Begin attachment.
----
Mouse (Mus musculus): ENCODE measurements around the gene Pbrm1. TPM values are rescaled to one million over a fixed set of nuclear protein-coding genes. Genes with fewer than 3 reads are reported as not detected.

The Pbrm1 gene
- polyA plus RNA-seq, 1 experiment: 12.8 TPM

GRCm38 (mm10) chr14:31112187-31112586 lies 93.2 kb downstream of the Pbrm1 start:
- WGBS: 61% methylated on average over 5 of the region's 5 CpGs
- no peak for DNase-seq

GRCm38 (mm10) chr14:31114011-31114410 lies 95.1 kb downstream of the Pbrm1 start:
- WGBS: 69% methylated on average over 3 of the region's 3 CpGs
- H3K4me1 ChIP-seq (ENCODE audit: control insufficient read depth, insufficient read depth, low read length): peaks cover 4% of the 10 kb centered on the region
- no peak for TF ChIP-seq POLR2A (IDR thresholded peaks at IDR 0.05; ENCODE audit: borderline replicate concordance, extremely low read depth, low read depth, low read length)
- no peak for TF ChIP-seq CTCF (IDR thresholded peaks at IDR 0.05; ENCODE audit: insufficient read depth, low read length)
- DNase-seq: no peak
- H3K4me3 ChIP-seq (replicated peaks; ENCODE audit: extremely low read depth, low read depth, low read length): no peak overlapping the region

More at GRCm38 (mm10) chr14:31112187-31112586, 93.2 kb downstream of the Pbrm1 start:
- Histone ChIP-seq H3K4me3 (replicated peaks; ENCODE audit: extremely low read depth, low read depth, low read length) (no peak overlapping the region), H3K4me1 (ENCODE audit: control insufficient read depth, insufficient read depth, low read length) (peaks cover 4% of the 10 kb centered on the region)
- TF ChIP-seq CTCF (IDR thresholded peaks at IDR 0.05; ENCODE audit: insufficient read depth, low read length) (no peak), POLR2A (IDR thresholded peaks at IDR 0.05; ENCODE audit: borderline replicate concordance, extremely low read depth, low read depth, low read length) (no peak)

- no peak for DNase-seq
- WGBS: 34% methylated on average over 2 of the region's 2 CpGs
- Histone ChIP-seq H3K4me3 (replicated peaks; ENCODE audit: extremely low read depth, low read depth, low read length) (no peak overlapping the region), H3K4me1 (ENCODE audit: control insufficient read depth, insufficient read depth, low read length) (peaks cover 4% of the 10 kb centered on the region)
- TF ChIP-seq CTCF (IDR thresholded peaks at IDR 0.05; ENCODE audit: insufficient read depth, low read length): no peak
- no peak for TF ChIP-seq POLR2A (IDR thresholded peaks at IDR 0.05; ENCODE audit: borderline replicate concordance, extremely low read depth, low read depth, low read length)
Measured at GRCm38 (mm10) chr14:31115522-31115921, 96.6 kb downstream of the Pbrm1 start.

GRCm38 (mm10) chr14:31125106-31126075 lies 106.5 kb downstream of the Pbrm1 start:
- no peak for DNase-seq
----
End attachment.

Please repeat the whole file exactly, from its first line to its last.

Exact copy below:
Mouse (Mus musculus): ENCODE measurements around the gene Pbrm1. TPM values are rescaled to one million over a fixed set of nuclear protein-coding genes. Genes with fewer than 3 reads are reported as not detected.

The Pbrm1 gene
- polyA plus RNA-seq, 1 experiment: 12.8 TPM

GRCm38 (mm10) chr14:31112187-31112586 lies 93.2 kb downstream of the Pbrm1 start:
- WGBS: 61% methylated on average over 5 of the region's 5 CpGs
- no peak for DNase-seq

GRCm38 (mm10) chr14:31114011-31114410 lies 95.1 kb downstream of the Pbrm1 start:
- WGBS: 69% methylated on average over 3 of the region's 3 CpGs
- H3K4me1 ChIP-seq (ENCODE audit: control insufficient read depth, insufficient read depth, low read length): peaks cover 4% of the 10 kb centered on the region
- no peak for TF ChIP-seq POLR2A (IDR thresholded peaks at IDR 0.05; ENCODE audit: borderline replicate concordance, extremely low read depth, low read depth, low read length)
- no peak for TF ChIP-seq CTCF (IDR thresholded peaks at IDR 0.05; ENCODE audit: insufficient read depth, low read length)
- DNase-seq: no peak
- H3K4me3 ChIP-seq (replicated peaks; ENCODE audit: extremely low read depth, low read depth, low read length): no peak overlapping the region

More at GRCm38 (mm10) chr14:31112187-31112586, 93.2 kb downstream of the Pbrm1 start:
- Histone ChIP-seq H3K4me3 (replicated peaks; ENCODE audit: extremely low read depth, low read depth, low read length) (no peak overlapping the region), H3K4me1 (ENCODE audit: control insufficient read depth, insufficient read depth, low read length) (peaks cover 4% of the 10 kb centered on the region)
- TF ChIP-seq CTCF (IDR thresholded peaks at IDR 0.05; ENCODE audit: insufficient read depth, low read length) (no peak), POLR2A (IDR thresholded peaks at IDR 0.05; ENCODE audit: borderline replicate concordance, extremely low read depth, low read depth, low read length) (no peak)

- no peak for DNase-seq
- WGBS: 34% methylated on average over 2 of the region's 2 CpGs
- Histone ChIP-seq H3K4me3 (replicated peaks; ENCODE audit: extremely low read depth, low read depth, low read length) (no peak overlapping the region), H3K4me1 (ENCODE audit: control insufficient read depth, insufficient read depth, low read length) (peaks cover 4% of the 10 kb centered on the region)
- TF ChIP-seq CTCF (IDR thresholded peaks at IDR 0.05; ENCODE audit: insufficient read depth, low read length): no peak
- no peak for TF ChIP-seq POLR2A (IDR thresholded peaks at IDR 0.05; ENCODE audit: borderline replicate concordance, extremely low read depth, low read depth, low read length)
Measured at GRCm38 (mm10) chr14:31115522-31115921, 96.6 kb downstream of the Pbrm1 start.

GRCm38 (mm10) chr14:31125106-31126075 lies 106.5 kb downstream of the Pbrm1 start:
- no peak for DNase-seq